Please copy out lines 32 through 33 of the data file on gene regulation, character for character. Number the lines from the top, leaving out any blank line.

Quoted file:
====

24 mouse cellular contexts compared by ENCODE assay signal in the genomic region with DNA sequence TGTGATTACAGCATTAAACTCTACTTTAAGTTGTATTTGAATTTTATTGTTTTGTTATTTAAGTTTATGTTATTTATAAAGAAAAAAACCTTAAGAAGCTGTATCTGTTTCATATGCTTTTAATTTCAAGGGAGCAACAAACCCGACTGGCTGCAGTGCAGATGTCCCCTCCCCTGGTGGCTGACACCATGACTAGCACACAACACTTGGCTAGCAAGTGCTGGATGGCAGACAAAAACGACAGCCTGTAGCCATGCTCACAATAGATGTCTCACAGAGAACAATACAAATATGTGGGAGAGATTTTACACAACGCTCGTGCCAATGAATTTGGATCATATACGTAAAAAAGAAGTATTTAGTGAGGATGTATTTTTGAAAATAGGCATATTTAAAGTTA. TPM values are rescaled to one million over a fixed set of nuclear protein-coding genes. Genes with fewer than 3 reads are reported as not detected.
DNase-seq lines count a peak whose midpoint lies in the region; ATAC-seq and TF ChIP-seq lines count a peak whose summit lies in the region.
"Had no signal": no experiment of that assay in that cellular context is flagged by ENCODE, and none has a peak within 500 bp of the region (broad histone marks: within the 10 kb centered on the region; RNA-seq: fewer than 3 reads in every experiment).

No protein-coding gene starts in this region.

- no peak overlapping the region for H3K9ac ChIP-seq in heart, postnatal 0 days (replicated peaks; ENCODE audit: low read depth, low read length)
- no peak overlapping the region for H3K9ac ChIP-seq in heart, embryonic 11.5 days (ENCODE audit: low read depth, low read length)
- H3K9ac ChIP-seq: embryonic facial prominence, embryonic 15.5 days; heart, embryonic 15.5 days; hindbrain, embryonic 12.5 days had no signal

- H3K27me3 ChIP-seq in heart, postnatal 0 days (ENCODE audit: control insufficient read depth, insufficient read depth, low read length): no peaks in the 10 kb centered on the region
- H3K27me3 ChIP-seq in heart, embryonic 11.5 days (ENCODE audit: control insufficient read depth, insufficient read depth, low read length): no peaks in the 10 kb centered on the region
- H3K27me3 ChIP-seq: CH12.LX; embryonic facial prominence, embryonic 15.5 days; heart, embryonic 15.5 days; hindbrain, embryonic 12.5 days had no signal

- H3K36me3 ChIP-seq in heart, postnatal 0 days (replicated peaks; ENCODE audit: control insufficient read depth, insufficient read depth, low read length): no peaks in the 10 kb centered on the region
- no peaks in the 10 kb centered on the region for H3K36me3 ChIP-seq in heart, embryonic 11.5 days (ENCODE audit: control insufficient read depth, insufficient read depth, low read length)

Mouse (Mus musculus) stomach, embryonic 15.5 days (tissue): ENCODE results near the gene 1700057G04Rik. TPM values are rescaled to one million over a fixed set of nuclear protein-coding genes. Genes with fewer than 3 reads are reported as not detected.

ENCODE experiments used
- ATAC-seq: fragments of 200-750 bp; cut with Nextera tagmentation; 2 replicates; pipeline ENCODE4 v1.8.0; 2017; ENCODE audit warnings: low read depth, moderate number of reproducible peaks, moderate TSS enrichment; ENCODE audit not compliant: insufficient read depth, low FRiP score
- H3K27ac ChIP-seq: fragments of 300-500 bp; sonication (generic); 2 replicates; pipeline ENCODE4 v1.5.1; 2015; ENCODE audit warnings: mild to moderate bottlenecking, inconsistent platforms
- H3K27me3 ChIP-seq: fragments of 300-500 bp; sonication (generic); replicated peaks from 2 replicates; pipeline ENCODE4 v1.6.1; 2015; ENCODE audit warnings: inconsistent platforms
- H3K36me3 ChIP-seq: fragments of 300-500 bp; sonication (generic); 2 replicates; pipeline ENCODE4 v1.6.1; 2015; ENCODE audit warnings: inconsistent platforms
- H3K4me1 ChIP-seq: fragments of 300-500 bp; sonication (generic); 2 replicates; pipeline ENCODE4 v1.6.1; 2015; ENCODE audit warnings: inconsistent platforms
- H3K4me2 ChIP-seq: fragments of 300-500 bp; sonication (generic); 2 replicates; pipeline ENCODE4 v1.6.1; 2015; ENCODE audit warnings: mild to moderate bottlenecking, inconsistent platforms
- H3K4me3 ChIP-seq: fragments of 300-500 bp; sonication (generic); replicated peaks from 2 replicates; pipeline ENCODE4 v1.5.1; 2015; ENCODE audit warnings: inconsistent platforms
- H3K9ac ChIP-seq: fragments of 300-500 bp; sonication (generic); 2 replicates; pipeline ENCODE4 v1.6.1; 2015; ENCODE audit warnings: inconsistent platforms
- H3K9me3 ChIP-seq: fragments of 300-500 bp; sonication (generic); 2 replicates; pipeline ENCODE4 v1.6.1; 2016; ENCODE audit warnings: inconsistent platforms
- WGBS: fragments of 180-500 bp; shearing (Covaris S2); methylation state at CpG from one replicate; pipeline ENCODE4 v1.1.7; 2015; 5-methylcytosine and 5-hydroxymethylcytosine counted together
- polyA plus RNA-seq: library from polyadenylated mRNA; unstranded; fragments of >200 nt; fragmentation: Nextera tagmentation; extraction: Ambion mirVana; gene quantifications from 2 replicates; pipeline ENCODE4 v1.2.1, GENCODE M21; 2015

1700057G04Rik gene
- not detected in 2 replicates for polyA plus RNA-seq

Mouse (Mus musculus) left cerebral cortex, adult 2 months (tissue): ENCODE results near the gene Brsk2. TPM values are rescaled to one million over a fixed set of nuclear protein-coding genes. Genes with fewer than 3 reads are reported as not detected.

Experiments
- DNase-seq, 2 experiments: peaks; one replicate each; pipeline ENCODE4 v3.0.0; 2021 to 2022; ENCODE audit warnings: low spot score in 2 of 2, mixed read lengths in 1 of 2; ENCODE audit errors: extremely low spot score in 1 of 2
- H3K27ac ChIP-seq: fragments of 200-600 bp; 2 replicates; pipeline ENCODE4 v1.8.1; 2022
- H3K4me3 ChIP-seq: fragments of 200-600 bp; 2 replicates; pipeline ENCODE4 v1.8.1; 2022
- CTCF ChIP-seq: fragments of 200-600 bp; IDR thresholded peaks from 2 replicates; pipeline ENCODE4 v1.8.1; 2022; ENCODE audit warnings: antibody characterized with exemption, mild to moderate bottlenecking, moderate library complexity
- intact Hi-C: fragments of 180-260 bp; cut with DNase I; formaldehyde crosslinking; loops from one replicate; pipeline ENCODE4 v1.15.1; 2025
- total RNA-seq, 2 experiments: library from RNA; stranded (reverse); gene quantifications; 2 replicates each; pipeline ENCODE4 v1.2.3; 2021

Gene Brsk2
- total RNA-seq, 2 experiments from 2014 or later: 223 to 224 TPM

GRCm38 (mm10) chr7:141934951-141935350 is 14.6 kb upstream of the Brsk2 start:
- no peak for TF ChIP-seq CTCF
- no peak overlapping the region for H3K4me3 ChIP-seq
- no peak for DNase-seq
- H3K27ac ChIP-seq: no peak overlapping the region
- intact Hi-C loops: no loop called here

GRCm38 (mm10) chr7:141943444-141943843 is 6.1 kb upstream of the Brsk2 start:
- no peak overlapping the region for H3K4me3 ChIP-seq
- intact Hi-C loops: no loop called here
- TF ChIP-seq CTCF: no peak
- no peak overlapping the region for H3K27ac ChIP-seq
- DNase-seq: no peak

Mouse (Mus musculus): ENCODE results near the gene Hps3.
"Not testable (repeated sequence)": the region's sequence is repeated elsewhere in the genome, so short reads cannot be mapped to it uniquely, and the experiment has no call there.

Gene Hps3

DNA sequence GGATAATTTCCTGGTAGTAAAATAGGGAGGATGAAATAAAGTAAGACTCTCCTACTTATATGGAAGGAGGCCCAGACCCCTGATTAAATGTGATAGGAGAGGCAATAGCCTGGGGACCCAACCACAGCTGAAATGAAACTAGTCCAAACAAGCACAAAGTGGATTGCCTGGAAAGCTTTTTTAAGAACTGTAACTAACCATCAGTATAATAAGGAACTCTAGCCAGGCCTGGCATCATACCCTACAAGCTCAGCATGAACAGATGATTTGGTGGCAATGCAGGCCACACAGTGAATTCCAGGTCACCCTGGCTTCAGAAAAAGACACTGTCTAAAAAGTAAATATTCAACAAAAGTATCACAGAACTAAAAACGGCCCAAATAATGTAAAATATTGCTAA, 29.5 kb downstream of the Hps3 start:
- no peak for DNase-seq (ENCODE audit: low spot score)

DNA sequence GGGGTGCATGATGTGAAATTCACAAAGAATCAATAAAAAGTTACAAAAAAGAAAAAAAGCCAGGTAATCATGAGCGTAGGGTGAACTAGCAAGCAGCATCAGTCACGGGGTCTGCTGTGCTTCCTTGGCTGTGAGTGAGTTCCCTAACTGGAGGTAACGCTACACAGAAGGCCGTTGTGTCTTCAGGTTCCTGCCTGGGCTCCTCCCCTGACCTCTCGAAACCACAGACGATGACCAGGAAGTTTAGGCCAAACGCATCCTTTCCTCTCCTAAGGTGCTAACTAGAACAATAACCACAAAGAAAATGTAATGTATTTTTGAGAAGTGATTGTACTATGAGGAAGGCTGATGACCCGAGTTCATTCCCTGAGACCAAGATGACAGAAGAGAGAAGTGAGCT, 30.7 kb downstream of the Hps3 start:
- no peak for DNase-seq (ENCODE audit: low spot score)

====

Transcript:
- H3K4me3 ChIP-seq: fragments of 200-600 bp; 2 replicates; pipeline ENCODE4 v1.8.1; 2022
- CTCF ChIP-seq: fragments of 200-600 bp; IDR thresholded peaks from 2 replicates; pipeline ENCODE4 v1.8.1; 2022; ENCODE audit warnings: antibody characterized with exemption, mild to moderate bottlenecking, moderate library complexity